- Museum number
Aspertini sketch-book (so-called London I): 18th opening
left (1898,1123.3(18) verso) and right-hand page (1898,1123.3(19) recto) with relief of Bacchus and Ariadne (upper left), Hercules with Hydra; Hercules and the Erymanthean Boar (mistakenly represented as a sack); Hercules with the Nemean Lion (upper right); six Muses with the seated Minerva (lower part of the opening) c. 1535
Black chalk, brown wash, only parts of the right-hand page with pen and brown ink, on vellum
- Production date
Height: 248 millimetres
Width: 184 millimetres (each page)
- Curator's comments
- Bober suggests that the six figures on the upper tier of the left-hand page derive from a unidentified sarcophagus representing Bacchus and Ariadne (Bober 1957, p. 62) and that the ones on the right-hand represent, from left to right, Hercules and Hydra, Hercules and the Erymanthean Boar and Hercules with the Nemean Lion after a sarcophagus now in the Vatican (Belvedere; C. Robert, Die antiken Sarkophagreliefs, Berlin 1890-, III, no. 129; www.census.de, ID 16615). She believes this to be the only sarcophagus which reveals the same poses in almost the same sequence. The heavy restoration of the piece would explain Aspertini's reproduction of the boar as a heavy sack, as well as the reduced form of the hydra. Aspertini had recorded the same sarcophagus on f. 41v of the Wolfegg Codex. When mentioning the sarcophagus under the entry of another one in the Vatican, Bober-Rubinstein (P.P. Bober-R. Rubinstein, 'Renaissance Artists and Antique Sculpture', New York, 1986, under no. 135, p. 171) refer it back only to Aspertini in the Wolfegg Codex (without specifying the exact sheet), but not to the present drawing. Also Faietti (Faietti-Scaglietti 1995, p. 40) thinks that Hercules and the Erymanthian boar derives from a sarcophagus now in the Vatican Museums (but she doesn't specify which one), from which she believes should also derive the figure of the man coming out of the wood with a bundle of sticks on his shoulders, in the background of Aspertini's fresco of San Frediano changing the course of the river Serchio in the chapel of Sant'Agostino in the church of San Frediano in Lucca. According to Scaglietti (Faietti-Scaglietti 1995, p. 153, n. 15) Aspertini is here repeating the same subject drawn on f. 41v. of the Wolfegg Codex, but she believes the sources for Hercules labours are infact not identifiable, whereas Schweikhart identifies the sources for each single labour, stating therefore that the images do not derive from a single sarcophagus (1986, p. 95). Aspertini's interest in Hercules is represented throughout his career, as it can be seen in this and more of his drawings: Faietti-Scaglietti 1995, cat. dis. 26; Wolfegg Codex, f. 41v; Faietti-Scaglietti 1995, catt. dis. 75-76; London I, 1898,1123.3.19, 1898,1123.3.21, left-hand page of 1898,1123.3.43, 1898,1123.3.48 [Bober 18v-19, 20v-21, 43v, 48v]; London II, 1862,0712.410v and 1862,0712.416v (ff. 17v and f. 23v); Faietti-Scaglietti 1995 cat. dis. 102). Aspertini painted a cycle of Hercules Labours in the castle of count Francesco Isolani in Minerbio near Bologna (Faietti-Scaglietti 1995, pp. 73-4 and 83 and cat. dip. 49, pp. 196-203). The Muses on the lower tier are, according to Bober (1957, pp. 62-3), from an unidentified model, but must refer to that class of Muses sarcophagus that represents Thalia wearing a spotted skin leotard. See also Wolfegg Codex, ff. 26v (Polyhymnia, Thalia and Melpomene with other two Muses behind them) and 35v (Thalia embracing Melpomene). For further observations see also Schweikhart 1986, pp. 68-9 and 87.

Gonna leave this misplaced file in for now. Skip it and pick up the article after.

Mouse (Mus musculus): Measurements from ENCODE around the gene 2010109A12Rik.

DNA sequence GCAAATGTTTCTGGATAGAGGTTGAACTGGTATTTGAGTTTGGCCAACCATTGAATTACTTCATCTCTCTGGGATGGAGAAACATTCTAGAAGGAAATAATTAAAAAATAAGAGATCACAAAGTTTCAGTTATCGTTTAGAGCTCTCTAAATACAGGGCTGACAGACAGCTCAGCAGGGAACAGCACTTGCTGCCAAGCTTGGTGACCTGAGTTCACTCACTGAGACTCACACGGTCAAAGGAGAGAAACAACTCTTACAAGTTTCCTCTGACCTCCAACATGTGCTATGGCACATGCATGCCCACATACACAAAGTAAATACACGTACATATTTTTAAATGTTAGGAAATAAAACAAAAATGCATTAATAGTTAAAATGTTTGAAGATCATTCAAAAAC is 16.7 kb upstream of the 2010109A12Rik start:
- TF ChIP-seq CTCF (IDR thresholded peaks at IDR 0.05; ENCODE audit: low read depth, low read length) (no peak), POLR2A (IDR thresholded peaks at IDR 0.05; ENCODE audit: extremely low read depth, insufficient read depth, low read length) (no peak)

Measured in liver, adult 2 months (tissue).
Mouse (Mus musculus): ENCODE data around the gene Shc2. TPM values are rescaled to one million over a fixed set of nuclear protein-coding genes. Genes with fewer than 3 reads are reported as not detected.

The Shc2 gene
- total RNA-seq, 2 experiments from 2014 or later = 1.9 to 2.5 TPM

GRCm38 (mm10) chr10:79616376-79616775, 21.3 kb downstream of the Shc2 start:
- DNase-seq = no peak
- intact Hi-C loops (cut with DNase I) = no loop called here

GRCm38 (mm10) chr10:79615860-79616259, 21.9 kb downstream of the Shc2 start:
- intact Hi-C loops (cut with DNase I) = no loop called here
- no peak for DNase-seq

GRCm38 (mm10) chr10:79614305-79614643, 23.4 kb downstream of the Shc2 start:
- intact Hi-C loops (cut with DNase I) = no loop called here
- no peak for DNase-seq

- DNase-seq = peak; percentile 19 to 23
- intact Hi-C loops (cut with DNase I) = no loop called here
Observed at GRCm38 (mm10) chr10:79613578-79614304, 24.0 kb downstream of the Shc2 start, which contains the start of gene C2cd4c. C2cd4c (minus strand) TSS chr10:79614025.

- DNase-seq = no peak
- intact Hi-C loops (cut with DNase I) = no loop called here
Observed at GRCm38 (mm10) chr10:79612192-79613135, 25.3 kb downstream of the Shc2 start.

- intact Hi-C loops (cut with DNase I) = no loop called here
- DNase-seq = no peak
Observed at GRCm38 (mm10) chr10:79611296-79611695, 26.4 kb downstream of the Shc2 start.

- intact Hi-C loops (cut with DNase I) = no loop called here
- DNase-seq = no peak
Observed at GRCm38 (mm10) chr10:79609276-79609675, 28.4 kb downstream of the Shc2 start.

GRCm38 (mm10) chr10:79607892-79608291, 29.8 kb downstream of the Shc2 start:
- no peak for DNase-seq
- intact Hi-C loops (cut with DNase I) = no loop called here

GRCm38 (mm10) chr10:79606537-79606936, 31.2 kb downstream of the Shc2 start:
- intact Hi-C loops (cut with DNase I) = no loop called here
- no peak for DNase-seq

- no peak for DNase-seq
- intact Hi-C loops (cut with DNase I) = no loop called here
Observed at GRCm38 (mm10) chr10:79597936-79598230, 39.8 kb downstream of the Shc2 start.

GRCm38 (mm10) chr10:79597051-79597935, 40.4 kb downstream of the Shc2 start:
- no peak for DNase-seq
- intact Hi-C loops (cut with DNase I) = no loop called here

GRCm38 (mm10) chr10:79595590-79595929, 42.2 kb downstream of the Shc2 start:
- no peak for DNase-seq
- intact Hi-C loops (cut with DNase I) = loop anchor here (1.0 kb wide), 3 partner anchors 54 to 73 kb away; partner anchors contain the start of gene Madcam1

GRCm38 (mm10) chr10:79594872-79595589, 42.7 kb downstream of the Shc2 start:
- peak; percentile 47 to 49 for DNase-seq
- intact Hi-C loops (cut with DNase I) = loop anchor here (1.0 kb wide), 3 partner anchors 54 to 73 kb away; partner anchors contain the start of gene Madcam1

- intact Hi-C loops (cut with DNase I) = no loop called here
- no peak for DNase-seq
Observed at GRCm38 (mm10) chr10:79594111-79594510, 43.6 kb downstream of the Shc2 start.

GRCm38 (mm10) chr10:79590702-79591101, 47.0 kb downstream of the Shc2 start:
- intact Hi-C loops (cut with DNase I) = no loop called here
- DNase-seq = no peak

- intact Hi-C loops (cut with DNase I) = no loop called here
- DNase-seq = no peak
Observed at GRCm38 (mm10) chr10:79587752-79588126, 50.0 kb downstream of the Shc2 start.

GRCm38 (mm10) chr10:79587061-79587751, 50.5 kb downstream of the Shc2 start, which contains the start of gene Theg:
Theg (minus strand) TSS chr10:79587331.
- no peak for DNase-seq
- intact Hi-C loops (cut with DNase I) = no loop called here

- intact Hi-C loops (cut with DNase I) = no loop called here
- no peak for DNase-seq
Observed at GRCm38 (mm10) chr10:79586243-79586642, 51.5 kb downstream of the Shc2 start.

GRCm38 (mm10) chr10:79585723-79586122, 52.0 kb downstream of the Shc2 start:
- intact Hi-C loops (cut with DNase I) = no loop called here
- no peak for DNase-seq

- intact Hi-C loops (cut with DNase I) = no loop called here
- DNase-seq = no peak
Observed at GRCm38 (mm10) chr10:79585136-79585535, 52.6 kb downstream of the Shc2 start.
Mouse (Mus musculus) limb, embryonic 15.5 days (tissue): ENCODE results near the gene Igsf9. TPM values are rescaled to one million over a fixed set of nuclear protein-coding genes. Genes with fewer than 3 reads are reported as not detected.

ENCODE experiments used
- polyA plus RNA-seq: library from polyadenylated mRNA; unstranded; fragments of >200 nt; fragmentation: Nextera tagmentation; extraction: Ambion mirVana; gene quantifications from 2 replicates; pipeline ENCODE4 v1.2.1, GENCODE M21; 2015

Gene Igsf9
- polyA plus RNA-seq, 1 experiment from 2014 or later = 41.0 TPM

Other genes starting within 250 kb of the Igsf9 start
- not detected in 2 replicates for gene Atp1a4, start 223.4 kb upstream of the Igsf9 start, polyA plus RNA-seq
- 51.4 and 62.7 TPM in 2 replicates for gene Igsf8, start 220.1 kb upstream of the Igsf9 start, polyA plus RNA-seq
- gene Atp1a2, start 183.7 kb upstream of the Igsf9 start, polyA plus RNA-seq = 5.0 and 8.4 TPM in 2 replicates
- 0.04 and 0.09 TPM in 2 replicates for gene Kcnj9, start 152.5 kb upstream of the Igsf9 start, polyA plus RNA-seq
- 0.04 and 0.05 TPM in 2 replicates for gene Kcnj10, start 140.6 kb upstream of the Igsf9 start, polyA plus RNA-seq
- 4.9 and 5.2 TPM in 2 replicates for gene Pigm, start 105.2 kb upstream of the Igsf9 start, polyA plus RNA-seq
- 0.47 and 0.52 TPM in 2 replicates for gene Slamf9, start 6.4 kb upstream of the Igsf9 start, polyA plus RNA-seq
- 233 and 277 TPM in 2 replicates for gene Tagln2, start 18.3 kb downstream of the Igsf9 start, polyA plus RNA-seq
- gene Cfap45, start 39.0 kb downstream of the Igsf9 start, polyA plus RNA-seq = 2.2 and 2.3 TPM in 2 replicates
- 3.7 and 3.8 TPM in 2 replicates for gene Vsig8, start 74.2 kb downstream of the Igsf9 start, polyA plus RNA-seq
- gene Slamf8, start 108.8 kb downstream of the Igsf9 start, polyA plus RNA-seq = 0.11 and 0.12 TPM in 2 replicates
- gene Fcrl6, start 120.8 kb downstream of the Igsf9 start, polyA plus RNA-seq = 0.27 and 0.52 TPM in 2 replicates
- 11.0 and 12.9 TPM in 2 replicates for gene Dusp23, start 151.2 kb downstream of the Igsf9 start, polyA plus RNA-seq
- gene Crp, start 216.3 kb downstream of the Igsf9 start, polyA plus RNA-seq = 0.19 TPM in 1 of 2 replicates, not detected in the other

The left-hand page is interesting in showing the black chalk underdrawing that probably underlies most of the drawings in the sketch-book.
Lit.: P.P. Bober, 'Drawings after the Antique by Amico Aspertini. Sketchbooks in the British Museum', London, 1957, f.17v-18, pp. 62-3; G. Cosmo, 'Aspertini e la scultura antica', in "Antologia di Belle Arti", XXI-XXII, 1984, pp. 38, n 41; G. Schweikhart, 'Der Wolfegg Codex. Zeichnungen nach der Antike von Amico Aspertini', London, 1986, pp. 52, 68-9, 87, 95; M. Faietti-D. Scaglietti Kelescian, 'Amico Aspertini', Modena, 1995, pp. 73-4, 83, 198 and under catt. dis. 75, 102.
For images of the codex Wolfegg see www.census.de id 60826.
N.B. web address links for images extend to the right margin of screen and will need to be copied and pasted.
For a general introduction to the sketchbook see 1898,1123.3.1
- Not on display
- Acquisition date
- Prints and Drawings
- Registration number